As the end of year approaches, the subject of Christmas parties and FBT is never far from employers’ minds.

Paying too much fringe benefits tax can really make the turkey and stuffing stick in the throat. So how do you know if you’re getting the best deal with the tax you pay?

In the first part of this article we looked at the actual method of evaluating ‘meal entertainment’ FBT and other taxes incurred by an end of year event held either onsite or offsite.

In this second part, we consider the second method you can use: the 50/50 split method. This is a simpler way to evaluate FBT with fewer variables – so this is a much shorter article.

Christmas parties and FBT: The 50/50 split method

Under the 50/50 split method, meal entertainment provided in connection with a Christmas party or similar function is the same regardless of the location of the function (i.e. onsite or offsite) or who attends (employees, associates, clients, suppliers, etc.).

In other words, the employer’s total meal entertainment expenditure is aggregated and 50% is:

  • Subject to FBT;
  • Generally eligible for ITCs for any GST paid (i.e. if the employer is GST registered); and
  • Deductible for income tax purposes (excluding any ITC entitlement).

The remaining 50% of ‘meal entertainment’ is not subject to FBT, not tax deductible and no ITC is available.

When ‘meal entertainment’ provided in connection with a function is evaluated using the 50/50 split method, the property benefit exemption, minor benefit exemption, and taxi travel exemption cannot apply.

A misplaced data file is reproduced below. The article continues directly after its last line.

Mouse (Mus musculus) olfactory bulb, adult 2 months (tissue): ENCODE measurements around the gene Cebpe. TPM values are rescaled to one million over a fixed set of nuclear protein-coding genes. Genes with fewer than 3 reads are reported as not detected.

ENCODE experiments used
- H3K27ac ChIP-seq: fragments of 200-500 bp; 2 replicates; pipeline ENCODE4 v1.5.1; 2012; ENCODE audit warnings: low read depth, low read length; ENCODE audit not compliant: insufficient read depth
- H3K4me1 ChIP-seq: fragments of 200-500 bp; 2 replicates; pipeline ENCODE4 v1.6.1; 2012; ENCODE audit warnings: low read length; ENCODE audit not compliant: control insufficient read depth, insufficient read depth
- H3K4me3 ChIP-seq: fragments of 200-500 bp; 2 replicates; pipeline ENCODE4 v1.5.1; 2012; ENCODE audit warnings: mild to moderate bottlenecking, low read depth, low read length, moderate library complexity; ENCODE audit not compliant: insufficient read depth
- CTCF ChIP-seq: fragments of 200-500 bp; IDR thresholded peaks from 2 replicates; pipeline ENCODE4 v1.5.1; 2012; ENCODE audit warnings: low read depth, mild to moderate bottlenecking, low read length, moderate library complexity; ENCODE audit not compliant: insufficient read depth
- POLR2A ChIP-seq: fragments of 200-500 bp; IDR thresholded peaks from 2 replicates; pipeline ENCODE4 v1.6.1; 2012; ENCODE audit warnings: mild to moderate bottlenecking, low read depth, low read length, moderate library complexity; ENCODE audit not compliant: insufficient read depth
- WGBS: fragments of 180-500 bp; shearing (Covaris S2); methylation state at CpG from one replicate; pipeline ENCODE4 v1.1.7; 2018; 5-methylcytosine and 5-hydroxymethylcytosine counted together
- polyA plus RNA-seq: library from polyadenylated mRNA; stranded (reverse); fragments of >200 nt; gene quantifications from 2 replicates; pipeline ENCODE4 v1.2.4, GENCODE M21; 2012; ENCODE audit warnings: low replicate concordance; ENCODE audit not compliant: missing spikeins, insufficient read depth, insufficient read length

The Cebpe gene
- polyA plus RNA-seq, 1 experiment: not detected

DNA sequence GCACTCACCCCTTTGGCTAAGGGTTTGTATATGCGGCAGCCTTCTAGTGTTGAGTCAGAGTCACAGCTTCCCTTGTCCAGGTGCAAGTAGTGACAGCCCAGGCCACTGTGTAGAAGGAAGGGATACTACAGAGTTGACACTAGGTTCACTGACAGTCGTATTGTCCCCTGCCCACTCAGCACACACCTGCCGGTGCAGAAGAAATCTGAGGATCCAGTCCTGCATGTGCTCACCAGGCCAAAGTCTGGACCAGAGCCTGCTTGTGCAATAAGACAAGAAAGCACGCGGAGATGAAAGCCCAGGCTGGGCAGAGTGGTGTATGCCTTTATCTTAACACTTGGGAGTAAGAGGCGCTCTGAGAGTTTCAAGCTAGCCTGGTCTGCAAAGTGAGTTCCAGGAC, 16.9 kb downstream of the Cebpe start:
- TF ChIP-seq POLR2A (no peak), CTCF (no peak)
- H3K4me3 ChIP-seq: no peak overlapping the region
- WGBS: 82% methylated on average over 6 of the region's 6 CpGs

CASE STUDY – A Christmas party and FBT using the 50/50 Split Method

An employer arranged an end of year Christmas party at a local restaurant.

Of the 50 attendees, 30 were employees and their partners and 20 were clients and their contractors (i.e. non-employees).

The total restaurant bill was $13,750 (including $1,250 GST). Therefore, the total per-head cost of the function was $275 (i.e. $13,750 divided by 50 attendees).

Under the 50/50 split method, the $13,750 ‘meal entertainment’ total would have the following tax implications:
• FBT – 50% of the expenditure is subject to FBT. Therefore, the taxable value is $6,875 (i.e. 50% x $13,750). The minor benefit exemption would not be available.
• GST – An ITC entitlement arises in respect of 50% of the expenditure. Therefore, an ITC of $625 is available (i.e. 50% x $13,750 x 1/11).
• Tax deduction – 50% of the expenditure is deductible (excluding any ITC entitlement). Therefore, a tax deduction of $6,250 can be claimed (i.e. $13,750 x 50% - $625).

The same FBT, income tax, and GST consequences would arise under the 50/50 split method if the party was held on the business premises (during a work day). This is because under this method the property benefit exemption is not available.

I’m sure you’ll agree that the 50/50 split method is much easier to calculate and less of an administrative burden – but will it save you money?

Weigh up the FBT costs of your Christmas party or other end of year function carefully, using both methods. Then see which one works out best for you as the employer. You may enjoy a happier end of year function as a result!